Dissolve 28.2 g (0.2 mol) p-fluoronitrobenzene into 300 ml tetrahydrofuran. Add a solution of which 56.4 g (0.2 mol) N, N-octadecylmethylamine and 20.3 g (0.2 mol) triethylamine are dissolved in 300 ml tetrahydrofuran into the above solution, while stirring. After the completion of the adding heat and reflux it for four days. 60.6 g (0.15 mol) N, N-octadecylmethyl-p-nitroaniline is obtained by recrystalization of the solution using ethyl alcohol and water after concentrating the above solution.
100 ml 2N hydrochloric acid is added to a solution of which 60.6 g (0.15 mol) N, N-octadecylmethyl-p-nitroaniline is dissolved into 500 ml ethyl alcohol. 52.5 g (0.13 mol) N, N-octadecylmethyl-p-phenylenediamine is obtained after adding 48.8 g (0.75 mol) zinc dust to the solution and heat and reflux it for one hour.
(1.2) The Synthesis of the Sensitizer Precursor (N, N-Octadecylmethyl-o-phenylenediamine)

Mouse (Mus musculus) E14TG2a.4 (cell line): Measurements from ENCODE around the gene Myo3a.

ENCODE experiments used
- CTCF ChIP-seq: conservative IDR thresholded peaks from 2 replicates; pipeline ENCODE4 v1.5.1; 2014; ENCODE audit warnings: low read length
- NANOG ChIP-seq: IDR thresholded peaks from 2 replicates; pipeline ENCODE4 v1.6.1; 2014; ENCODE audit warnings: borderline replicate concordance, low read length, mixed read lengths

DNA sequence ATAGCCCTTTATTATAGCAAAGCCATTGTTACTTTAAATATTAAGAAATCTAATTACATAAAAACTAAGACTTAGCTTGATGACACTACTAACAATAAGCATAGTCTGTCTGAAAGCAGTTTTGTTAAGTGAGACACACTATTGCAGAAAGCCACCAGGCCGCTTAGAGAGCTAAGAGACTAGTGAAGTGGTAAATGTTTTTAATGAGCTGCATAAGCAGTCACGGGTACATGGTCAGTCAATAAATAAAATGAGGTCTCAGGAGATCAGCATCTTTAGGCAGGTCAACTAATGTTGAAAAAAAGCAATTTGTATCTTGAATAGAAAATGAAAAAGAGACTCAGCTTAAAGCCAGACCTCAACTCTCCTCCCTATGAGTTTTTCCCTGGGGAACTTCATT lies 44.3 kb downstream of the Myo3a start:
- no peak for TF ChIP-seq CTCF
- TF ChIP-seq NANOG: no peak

Add 23.6 g (0.22 mol) N-methylaniline into 92 g (0.2 mol) 14% hexane solution of N-butyllithium and stir it for 10-20 minutes. Drop 33.3 g (0.1 mol) octadecylbromide into the above solution, while stirring it. Add 200 ml water into the solution, after heating and refluxing the solution for about 17 hours and cooling it down to room temperature. Add 6N hydrochloric acid to the solution after concentrating the solution extracted by 300 ml diethyl ether and deposit it. 32.3 g (0.09 mol) N, N-methyloctadecylaniline is obtained by refinement through crystalization with ethyl alcohol and water. Dissolve the obtained 32.3 g (0.09 mol) N, N-methyloctadecylaniline into 250 ml concentrated sulfuric acid. Add 30 ml concentrated nitric acid into the solution while stirring it in an ice water bath. Leave it about one hour after adding the nitric acid. Add the solution into ice water filter off the deposit from it, and refine it by crystalization with ethyl alcohol and water. With the above step, 14.5 g (0.036 mol) N, N-octadecylmethyl-o-nitroaniline is obtained. Add 100 ml 2N hydrochloric acid into this 14.5 g (0.036 mol) N, N-octadecylmethyl-o-nitroaniline which is dissolved into 200 ml ethyl alcohol. 11.7 g (0.031 mol) N, N-octadecylmethyl-o-phenylene-diamine is obtained after adding 11.75 (0.18 mol) zinc dust into the above solution to be heated and refluxed for one hour.